AnglicareSA’s annual Rental Affordability Snapshot found that of 1788 properties private rentals advertised on realestate.com.au in South Australia on March 26, none were affordable and appropriate for single people reliant on the federal government’s JobSeeker payment as their main source of income.
Across single South Australians on the Age Pension, Disability Support Pension, Youth Allowance and Parenting Payment, only 17 properties were affordable and appropriate.
The stark outlook for low-income renters was a further decline from the one per cent or 31 SA properties available for people on the JobSeeker payment in March 2020.
The rental market was only marginally better for families with two adults on the JobSeeker payment, with four per cent of properties considered affordable and appropriate.
The organisation defined an “affordable property” as one where rent did not exceed 30 per cent of a household budget, a benchmark that is commonly used as an indicator of housing stress. Suitable properties were defined as appropriate for the number of people at the dwelling.
It follows what AnglicareSA labelled a “brief reprieve” for people on low-income payments during the coronavirus pandemic, when the COVID-19 supplement boosted the number of properties affordable to South Australians on welfare.
In response to widespread industry shutdowns last March, aimed at curbing the spread of COVID-19, the federal government outlined a suit of social security measures to keep the economy afloat.
Among the measures a fortnightly $550 coronavirus supplement for welfare recipients was announced.
Over the past 12 months the supplement has been wound back, despite opposition from business organisations, local councils and social justice groups, and a permanent increase of $25 a week introduced in its place.
AnglicareSA Executive General Manager of Housing Michelle Gegenhuber said 25 per cent of properties were affordable on the increased rate of JobSeeker payment.
“With the supplement now gone, and only a minor permanent increase to the JobSeeker payment, the crisis we’ve seen for years in Adelaide has returned and it is even more dire than before COVID,” she said.
“The results of this snapshot indicate that in March 2021 there were half the number of affordable and appropriate private rentals than advertised in March 2020.
“The unfortunate reality is that if you rely on income support, or you earn the minimum wage, and you want access to the private rental market, then there is very little hope.”
Gegenhuber said while the annual Rental Affordability Snapshot showed a “significant proportion” of the community did not have access to safe and secure housing those living in regional areas faced additional pressures.
“They are further away from services and the cost of living can be more expensive because of the travel to get to services, shops and schools, so they have a number of increased pressures and a lack of services and supports in those areas,” she said.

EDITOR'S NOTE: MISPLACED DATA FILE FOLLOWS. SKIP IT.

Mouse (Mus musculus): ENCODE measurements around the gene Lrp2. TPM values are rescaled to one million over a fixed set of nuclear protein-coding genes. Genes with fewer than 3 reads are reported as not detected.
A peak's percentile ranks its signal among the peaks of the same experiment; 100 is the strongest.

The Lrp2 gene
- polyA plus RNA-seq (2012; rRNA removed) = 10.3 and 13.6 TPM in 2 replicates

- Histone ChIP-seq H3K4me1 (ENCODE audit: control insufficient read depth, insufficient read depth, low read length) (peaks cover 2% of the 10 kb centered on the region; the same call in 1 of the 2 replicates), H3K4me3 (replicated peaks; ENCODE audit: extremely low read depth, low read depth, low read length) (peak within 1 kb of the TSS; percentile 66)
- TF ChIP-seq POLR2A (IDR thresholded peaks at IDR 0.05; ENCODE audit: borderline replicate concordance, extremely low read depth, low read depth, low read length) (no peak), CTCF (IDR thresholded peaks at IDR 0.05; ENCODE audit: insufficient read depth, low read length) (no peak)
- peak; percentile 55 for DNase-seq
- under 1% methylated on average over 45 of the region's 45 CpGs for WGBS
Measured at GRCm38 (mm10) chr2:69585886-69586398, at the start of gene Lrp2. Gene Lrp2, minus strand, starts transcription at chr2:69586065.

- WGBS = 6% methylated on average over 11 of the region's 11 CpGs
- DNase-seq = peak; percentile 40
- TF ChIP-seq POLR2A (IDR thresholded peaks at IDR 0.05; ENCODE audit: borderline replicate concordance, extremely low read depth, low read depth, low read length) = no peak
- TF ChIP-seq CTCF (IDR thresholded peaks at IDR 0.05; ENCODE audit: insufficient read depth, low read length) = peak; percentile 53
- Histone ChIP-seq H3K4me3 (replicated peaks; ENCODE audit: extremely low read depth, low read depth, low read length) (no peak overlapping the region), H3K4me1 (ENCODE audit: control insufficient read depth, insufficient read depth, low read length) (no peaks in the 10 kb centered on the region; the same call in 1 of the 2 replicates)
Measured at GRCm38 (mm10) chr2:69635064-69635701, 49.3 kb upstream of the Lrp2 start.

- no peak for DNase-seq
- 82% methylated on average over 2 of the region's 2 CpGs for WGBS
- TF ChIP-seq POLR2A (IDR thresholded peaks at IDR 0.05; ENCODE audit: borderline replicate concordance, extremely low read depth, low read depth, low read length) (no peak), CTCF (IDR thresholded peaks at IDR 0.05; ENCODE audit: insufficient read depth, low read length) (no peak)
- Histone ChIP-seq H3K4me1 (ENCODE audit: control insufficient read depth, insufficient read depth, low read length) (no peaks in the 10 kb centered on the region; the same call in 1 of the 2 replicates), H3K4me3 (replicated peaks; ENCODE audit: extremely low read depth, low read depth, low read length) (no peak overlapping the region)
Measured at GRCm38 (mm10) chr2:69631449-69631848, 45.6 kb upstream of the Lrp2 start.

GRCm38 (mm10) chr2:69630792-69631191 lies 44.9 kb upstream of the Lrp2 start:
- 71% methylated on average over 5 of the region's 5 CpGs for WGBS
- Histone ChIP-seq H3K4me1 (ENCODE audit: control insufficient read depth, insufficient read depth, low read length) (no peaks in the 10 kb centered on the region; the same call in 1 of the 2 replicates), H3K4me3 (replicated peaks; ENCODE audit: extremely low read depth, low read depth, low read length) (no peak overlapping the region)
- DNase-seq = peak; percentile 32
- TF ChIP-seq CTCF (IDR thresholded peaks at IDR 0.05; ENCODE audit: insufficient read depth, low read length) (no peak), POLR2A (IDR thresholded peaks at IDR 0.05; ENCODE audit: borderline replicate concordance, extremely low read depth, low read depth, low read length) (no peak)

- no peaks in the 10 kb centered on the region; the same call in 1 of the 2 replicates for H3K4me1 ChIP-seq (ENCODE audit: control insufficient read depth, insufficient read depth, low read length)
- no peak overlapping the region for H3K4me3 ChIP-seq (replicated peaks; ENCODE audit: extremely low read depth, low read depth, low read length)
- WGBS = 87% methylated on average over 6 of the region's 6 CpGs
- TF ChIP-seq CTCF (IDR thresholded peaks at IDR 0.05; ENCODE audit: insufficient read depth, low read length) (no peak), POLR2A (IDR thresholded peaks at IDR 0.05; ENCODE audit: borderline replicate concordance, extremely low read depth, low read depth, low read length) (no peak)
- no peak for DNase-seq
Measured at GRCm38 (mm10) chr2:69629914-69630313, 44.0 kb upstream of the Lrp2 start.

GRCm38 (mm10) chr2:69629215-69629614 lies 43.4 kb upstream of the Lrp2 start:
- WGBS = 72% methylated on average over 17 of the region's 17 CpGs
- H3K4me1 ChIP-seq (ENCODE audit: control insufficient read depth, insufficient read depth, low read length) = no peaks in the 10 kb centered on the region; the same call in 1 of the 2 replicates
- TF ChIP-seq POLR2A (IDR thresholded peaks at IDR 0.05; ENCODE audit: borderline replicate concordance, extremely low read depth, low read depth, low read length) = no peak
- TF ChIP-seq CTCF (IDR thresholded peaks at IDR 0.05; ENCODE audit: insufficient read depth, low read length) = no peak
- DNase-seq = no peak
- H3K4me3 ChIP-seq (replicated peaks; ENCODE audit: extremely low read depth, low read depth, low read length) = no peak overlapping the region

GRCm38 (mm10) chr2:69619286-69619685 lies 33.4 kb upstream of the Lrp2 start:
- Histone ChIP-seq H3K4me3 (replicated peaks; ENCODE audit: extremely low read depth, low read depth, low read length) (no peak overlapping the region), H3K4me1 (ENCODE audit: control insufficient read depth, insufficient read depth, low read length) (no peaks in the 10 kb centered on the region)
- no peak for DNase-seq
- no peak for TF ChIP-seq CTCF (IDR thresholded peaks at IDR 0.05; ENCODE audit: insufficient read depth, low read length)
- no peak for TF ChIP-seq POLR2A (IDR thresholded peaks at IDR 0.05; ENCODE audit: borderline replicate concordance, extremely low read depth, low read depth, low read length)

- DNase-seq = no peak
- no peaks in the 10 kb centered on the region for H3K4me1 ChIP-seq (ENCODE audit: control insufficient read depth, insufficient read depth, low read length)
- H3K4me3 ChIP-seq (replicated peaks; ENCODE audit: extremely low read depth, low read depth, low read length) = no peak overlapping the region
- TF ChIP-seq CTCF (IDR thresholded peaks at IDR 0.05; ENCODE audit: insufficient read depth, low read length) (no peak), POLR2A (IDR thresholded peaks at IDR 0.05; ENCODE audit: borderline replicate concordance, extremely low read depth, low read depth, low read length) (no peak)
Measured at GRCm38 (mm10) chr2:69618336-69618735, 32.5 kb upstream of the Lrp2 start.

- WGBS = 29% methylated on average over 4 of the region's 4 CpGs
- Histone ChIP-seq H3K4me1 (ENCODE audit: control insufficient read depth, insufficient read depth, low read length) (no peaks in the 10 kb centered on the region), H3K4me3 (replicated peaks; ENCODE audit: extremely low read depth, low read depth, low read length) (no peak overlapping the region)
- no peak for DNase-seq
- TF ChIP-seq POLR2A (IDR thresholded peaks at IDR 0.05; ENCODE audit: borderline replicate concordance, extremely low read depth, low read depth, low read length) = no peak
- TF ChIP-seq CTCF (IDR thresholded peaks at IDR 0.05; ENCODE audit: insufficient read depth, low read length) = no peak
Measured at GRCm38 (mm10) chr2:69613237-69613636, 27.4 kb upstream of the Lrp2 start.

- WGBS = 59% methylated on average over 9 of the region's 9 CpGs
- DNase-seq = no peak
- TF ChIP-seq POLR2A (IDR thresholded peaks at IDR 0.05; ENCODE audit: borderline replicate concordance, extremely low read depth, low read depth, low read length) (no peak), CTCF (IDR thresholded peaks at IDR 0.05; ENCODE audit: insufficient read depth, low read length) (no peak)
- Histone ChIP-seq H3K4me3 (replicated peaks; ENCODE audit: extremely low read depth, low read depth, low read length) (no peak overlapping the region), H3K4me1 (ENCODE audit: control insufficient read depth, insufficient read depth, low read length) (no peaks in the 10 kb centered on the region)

“This increases pressure across the board in terms of our community for the services that are provided.
“Demand for homelessness services, demand for emergency assistance, demand for mental health supports … are very challenging to address and particularly when there is no access to housing for people who seek support from those services.
“The first step is to collaborate with them on finding access to a suitable home and there’s just no access to those homes at the moment.”
Earlier this year InDaily reported of warnings that regional South Australia was on the brink of an “unprecedented” homelessness crisis as rental costs and property prices pushed financially vulnerable groups out of the housing market.
Gegenhuber said a “co-ordinated, systemic and holistic approach” to the state’s housing crisis was vital to tackling the issue, with the organisation urging the Marshall and Morrison governments to increase funding for the sector in the upcoming budgets.
“Alongside a greater permanent increase to income support payments, we desperately need to build more social and affordable housing to ensure families aren’t left without a roof over their heads,” she said.
“In a country like Australia, it is simply not good enough that we accept and do not address a systemic market failure that excludes so many in our community from safe and secure housing.”
A state government spokesperson said the Marshall government was preparing to undertake “bold, much-needed and long-overdue reform” to prevent people cycling in and out of homelessness.
She said the government had committed $400 million to deliver 1000 new affordable homes in South Australia by 2025 and assisted South Australians in the private rental market through its financial support initiative the Private Rental Assistance Program.
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